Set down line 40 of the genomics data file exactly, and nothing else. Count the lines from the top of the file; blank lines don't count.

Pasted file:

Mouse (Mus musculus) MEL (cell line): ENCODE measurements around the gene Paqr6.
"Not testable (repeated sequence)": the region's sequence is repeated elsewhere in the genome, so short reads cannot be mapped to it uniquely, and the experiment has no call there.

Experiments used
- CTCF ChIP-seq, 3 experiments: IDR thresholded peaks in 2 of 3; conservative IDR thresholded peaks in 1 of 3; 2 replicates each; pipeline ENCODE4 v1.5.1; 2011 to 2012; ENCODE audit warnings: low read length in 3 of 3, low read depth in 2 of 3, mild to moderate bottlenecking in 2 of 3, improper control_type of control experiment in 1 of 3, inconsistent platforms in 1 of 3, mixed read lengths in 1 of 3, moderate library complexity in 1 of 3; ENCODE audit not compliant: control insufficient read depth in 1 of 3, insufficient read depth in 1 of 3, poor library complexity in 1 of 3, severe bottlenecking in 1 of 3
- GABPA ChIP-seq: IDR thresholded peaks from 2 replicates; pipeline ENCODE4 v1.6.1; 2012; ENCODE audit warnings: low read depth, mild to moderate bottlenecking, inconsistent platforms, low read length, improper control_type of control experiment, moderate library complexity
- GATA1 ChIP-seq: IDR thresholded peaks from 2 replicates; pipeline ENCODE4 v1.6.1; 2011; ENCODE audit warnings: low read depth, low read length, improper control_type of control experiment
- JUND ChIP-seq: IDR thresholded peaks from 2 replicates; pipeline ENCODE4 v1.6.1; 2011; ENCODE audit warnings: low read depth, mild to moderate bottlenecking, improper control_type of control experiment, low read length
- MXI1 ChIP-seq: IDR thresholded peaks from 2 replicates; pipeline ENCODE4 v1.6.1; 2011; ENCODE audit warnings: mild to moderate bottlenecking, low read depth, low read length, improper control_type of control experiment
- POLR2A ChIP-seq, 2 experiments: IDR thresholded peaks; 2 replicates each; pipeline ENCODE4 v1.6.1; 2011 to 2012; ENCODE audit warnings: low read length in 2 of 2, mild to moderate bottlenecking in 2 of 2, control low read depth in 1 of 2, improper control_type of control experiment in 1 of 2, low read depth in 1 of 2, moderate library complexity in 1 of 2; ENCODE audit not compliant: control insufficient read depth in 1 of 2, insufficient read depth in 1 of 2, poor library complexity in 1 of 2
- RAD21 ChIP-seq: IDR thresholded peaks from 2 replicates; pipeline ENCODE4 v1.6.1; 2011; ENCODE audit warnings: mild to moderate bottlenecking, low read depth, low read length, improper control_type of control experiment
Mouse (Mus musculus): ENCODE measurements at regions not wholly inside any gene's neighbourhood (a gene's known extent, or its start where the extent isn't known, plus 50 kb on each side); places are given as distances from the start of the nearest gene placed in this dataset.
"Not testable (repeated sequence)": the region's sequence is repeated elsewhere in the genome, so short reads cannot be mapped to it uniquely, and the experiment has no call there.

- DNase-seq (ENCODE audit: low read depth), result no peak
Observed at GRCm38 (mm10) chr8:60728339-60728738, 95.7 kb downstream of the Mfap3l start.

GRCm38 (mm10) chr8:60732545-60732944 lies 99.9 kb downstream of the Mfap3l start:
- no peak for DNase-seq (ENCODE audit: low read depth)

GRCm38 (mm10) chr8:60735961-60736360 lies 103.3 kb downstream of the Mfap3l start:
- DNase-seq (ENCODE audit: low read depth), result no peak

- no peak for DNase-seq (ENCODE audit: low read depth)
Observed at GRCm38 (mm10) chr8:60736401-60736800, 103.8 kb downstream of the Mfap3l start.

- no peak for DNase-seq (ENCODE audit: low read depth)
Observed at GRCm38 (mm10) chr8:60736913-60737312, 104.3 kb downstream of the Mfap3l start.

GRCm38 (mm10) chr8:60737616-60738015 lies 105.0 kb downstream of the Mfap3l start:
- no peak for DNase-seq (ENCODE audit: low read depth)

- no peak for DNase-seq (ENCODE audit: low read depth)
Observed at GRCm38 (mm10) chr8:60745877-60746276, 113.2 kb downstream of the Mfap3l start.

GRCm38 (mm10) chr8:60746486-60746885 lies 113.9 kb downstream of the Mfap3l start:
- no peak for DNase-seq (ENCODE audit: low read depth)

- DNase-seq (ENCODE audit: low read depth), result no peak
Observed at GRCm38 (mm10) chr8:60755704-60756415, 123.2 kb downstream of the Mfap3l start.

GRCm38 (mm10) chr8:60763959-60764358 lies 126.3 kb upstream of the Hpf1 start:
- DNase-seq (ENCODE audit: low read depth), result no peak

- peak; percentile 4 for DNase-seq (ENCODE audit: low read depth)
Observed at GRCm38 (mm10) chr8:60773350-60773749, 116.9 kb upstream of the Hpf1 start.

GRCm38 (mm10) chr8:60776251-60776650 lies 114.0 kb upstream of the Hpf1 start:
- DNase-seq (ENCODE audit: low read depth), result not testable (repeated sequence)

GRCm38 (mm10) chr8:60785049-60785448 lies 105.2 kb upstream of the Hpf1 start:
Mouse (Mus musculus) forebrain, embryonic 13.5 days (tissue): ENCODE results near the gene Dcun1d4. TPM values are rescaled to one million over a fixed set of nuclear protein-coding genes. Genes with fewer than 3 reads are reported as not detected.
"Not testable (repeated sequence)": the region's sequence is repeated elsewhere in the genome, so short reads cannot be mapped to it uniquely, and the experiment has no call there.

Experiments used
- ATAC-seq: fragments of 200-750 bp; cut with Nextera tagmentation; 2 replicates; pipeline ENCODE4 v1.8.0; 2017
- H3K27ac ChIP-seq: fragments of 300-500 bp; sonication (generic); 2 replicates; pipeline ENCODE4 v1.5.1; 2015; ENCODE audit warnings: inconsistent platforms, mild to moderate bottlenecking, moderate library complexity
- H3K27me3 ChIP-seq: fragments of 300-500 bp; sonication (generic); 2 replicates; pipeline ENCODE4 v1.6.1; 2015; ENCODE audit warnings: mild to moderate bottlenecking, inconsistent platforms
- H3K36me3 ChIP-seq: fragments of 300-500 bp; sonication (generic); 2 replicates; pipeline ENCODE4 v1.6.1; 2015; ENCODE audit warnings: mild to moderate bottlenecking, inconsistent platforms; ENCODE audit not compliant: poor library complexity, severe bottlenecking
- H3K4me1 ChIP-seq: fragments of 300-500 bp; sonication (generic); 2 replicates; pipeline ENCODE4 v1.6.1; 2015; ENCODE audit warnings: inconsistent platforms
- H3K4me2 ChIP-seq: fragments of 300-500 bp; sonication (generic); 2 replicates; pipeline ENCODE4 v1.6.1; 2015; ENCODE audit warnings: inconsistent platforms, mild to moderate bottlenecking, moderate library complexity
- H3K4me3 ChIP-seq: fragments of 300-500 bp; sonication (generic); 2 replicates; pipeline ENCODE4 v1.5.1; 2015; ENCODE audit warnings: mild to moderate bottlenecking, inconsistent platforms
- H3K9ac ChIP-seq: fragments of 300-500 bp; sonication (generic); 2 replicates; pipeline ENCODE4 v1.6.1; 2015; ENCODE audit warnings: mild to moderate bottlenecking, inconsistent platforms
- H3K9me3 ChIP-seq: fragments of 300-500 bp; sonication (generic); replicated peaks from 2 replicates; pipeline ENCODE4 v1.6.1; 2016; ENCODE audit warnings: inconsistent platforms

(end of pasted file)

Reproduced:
Experiments used